Lucinda Dustin isn't afraid to experiment. For years she has experimented with using geosynthetic materials in unusual ways. She's earned such a reputation for this, in fact, that her colleagues now call on her to tackle the most challenging erosion control problems they encounter. That's how she arrived last May at a canyon in Calistoga, CA, in the middle of the Napa Valley.
Construction crews are now busy building a high-end resort in this canyon, one that when finished will attract wealthy vacationers from across the country. Flowing through the middle of the canyon, and the construction zone, is a lazy creek. Unfortunately for the creek, the construction project's storm drainage system discharges directly into it, meaning that loads of clay sediment have been pouring into its water. It was up to Dustin to devise some way to stop this from happening. The health of the creek, after all, depended on it.
The first solution Dustin came up with was a relatively simple one: She attached sandbag holding basins with three-inch PVC pipe to the temporary outfalls that lined the storm drainage system. The hope was that the clay sediment would sink to the bottom of the basins while the now-clean water rushed through the pipe.
But that solution didn't work. The clay sediment remained suspended, and again ended up in the creek.
Dustin then decided to get creative. She attached a smaller gravel bag to the ends of her PVC pipes. This worked somewhat better, catching larger pieces of sediment. But the smaller clay pieces still managed to slip through.
Dustin then called on Chris Marr, general manager of the erosion division at California's Sacramento Bag Manufacturing Company. Marr is also known as someone who isn't afraid to experiment with geosynthetic materials, and Dustin was hoping that he would be able to develop a new type of gravel bag to help solve her problem. "Chris is pretty amazing. You ask him to come up with something, and he will," Dustin says.
As it turns out, Marr did have another trick up his sleeve. He supplied Dustin with what amounts to a double gravel bag, one that acts as a sandbag and filtration bag at the same time. Basically, Dustin inserted a fine filament into a larger snake bag. The snake bag itself prevents larger particles from sneaking through. The filament insert, which Dustin changes after every major rainstorm, blocks the finer clay particles.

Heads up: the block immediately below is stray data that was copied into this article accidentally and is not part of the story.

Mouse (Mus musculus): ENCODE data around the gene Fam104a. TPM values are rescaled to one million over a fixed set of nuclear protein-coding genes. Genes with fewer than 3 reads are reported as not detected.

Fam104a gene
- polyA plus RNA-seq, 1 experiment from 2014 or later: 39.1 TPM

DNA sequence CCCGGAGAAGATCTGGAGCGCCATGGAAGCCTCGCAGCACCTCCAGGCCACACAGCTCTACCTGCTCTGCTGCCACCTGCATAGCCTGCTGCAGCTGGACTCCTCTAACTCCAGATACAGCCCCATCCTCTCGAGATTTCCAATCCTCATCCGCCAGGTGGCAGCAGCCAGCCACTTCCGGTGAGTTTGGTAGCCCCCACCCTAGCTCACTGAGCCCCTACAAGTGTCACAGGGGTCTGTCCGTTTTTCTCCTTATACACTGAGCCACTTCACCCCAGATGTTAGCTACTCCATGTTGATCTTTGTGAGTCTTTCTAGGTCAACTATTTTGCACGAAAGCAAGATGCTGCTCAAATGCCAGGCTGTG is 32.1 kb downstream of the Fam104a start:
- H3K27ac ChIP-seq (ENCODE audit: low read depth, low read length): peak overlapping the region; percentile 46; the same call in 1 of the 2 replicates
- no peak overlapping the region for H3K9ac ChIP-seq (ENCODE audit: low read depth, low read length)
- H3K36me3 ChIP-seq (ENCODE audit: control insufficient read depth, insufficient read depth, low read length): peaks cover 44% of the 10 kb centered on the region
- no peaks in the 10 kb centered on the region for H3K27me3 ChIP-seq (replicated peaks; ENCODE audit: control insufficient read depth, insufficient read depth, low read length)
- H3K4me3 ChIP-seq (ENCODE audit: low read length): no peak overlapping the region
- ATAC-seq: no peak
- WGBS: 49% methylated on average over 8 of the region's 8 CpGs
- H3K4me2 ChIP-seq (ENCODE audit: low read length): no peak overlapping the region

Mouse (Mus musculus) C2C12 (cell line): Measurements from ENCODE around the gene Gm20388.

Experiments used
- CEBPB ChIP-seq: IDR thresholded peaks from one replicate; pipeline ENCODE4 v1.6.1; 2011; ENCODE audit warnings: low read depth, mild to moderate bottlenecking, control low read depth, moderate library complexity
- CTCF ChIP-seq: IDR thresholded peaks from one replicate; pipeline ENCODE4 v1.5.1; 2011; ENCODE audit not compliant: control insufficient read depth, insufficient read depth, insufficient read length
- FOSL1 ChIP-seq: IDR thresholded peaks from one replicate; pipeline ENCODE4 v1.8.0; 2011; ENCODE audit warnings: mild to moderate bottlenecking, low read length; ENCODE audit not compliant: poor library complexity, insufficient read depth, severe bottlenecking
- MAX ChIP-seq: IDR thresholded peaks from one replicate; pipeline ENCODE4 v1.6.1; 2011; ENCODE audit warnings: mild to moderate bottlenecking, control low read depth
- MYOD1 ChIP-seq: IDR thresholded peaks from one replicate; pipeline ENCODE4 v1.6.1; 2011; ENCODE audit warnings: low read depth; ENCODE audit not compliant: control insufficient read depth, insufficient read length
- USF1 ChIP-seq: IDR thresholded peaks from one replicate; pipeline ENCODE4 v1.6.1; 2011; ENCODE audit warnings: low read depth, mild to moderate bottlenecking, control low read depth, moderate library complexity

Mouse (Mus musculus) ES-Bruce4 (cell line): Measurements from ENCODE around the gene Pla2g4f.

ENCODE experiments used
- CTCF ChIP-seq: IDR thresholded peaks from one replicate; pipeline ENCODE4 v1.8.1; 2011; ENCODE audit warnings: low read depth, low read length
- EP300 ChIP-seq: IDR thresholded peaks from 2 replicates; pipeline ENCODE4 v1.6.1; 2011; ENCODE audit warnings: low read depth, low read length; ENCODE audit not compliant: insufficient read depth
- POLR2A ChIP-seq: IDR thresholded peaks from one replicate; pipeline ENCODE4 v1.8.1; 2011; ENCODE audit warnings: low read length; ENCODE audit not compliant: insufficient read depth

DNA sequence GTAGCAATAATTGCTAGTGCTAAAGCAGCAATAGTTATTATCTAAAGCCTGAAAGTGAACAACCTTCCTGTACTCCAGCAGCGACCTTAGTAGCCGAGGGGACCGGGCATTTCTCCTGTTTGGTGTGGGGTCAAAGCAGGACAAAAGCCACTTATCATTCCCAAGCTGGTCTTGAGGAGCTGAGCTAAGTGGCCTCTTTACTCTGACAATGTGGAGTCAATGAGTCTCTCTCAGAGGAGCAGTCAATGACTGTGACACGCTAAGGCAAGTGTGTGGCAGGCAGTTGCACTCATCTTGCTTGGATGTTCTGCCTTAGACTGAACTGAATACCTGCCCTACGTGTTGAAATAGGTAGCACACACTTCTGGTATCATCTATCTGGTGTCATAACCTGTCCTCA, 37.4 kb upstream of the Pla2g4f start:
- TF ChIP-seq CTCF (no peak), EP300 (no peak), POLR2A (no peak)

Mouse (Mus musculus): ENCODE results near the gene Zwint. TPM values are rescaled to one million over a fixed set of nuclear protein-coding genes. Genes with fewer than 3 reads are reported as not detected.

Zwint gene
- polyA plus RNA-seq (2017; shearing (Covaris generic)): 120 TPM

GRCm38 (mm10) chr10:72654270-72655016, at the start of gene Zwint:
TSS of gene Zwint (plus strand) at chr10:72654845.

So far, the system has been foolproof. Dustin calls the resort project now the "cleanest project in the country." The creek is protected.
Of course, the sediment-collection bags aren't the only geosynthetic materials Dustin has called on to prevent erosion on the project. She is also using blankets, silt fences, and turf reinforcement mats. She's needed them all because of the unusual nature of the project.
The biggest challenge? The area's watershed stretches over 157 acres of land that dumps into a 19-acre construction zone at the bottom of the canyon. Dustin describes it as a big funnel. It resulted in frequent bouts of heavy flooding—basically, whenever a big rainstorm roared through the area.
"The project had already been under construction for 18 months before I was brought onboard. The year before they had terrible problems with flooding and erosion," Dustin says. "That kind of environment was new for the construction team and the general contractor. They were trying to control something they weren't sure they could control. That's when the civil engineering firm recommended that we come in and take a look. Generally, I work on projects that are already heavily impacted. I think a lot outside the box."
When Dustin first started working on the project last May, she spent four days a week on-site, developing solutions to the flooding problems. Now that she's come up with several working solutions, including the double-bag sediment-collection system, she's spending just two days a week on-site. That is proof, she says, that her geosynthetic solutions are working.